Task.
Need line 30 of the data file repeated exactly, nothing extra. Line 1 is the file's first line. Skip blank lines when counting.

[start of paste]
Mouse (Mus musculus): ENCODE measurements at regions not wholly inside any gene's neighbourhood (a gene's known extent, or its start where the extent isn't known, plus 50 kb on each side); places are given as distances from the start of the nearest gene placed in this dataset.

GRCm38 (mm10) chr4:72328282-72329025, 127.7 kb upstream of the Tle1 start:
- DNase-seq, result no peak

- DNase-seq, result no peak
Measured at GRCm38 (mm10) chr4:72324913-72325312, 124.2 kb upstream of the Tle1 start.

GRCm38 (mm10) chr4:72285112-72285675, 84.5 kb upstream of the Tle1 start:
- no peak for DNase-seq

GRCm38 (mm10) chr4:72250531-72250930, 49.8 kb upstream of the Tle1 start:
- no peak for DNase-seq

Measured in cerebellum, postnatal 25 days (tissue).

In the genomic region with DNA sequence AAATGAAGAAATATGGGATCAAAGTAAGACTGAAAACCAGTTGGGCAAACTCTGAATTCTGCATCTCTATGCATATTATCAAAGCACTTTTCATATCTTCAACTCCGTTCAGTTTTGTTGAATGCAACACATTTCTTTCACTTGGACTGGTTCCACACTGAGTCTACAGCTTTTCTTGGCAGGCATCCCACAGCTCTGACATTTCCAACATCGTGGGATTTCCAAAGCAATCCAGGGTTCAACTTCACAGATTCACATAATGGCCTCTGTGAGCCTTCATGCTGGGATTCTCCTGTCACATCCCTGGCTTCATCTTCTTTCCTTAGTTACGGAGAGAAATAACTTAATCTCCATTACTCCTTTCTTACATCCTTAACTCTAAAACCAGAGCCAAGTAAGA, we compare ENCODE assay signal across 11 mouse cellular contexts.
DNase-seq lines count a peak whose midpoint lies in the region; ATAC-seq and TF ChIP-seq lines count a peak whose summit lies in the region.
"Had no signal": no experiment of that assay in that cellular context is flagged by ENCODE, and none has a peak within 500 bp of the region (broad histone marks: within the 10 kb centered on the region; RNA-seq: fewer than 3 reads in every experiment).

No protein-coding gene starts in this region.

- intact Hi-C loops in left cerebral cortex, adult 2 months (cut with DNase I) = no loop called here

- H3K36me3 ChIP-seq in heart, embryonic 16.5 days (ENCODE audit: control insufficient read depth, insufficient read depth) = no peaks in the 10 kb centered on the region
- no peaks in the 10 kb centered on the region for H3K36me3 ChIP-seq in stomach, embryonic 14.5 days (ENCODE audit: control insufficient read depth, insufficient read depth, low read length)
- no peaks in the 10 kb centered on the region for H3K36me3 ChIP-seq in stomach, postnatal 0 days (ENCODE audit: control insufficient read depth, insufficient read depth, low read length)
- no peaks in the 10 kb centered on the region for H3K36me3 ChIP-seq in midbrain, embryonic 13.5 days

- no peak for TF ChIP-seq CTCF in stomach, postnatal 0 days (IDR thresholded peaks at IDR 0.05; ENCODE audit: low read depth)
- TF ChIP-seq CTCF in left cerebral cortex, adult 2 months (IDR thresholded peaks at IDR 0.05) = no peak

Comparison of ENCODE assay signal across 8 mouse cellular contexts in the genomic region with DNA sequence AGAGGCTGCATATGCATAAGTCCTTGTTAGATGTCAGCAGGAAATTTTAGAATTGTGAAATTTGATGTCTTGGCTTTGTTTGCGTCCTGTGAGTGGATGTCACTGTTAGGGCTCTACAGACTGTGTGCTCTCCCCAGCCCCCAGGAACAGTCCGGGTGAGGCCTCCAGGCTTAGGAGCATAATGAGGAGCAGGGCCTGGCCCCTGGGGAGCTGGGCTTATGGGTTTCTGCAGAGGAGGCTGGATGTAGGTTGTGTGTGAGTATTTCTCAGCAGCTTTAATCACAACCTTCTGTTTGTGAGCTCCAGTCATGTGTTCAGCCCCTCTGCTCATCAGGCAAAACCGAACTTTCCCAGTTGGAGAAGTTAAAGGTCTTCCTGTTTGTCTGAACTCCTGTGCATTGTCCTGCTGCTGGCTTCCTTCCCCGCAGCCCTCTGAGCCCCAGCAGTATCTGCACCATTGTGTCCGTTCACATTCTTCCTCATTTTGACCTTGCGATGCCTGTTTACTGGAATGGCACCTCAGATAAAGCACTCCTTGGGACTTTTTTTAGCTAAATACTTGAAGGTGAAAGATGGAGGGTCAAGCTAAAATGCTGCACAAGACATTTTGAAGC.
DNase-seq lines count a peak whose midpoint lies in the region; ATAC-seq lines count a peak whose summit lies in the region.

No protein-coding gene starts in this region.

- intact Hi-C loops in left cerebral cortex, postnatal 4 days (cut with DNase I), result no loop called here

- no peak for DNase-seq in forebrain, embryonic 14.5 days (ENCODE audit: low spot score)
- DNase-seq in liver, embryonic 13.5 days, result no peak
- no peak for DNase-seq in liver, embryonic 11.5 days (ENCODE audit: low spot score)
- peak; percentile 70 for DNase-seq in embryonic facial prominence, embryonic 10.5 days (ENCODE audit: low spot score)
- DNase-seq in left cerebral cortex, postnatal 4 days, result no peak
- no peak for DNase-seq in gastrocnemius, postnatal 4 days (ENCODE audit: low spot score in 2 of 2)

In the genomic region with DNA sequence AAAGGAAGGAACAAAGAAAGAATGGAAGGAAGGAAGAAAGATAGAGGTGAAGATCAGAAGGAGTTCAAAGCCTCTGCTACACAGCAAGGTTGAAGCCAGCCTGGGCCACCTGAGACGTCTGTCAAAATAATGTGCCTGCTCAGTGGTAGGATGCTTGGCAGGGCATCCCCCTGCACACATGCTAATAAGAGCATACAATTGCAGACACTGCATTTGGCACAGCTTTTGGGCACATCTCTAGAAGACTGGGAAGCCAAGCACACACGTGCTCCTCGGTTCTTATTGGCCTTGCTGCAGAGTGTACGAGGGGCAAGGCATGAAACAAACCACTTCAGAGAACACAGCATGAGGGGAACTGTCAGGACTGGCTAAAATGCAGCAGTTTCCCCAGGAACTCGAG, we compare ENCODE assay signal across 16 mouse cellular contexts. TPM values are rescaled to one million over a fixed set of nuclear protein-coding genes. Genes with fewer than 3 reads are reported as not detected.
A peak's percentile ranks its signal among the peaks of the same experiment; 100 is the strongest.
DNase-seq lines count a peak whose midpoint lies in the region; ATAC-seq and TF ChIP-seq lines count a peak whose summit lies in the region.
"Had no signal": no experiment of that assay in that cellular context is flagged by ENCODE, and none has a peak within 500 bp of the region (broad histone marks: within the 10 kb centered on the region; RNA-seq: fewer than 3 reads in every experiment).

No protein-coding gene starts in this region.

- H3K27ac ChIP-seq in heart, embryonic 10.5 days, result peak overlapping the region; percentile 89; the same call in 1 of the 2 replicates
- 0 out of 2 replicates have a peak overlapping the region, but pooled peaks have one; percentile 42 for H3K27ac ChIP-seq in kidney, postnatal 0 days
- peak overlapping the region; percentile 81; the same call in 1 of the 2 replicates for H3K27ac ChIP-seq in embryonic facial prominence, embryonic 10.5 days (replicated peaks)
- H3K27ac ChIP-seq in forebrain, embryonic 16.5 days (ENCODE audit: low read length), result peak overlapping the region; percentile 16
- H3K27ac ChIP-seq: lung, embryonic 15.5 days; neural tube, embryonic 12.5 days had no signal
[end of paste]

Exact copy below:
- DNase-seq in left cerebral cortex, postnatal 4 days, result no peak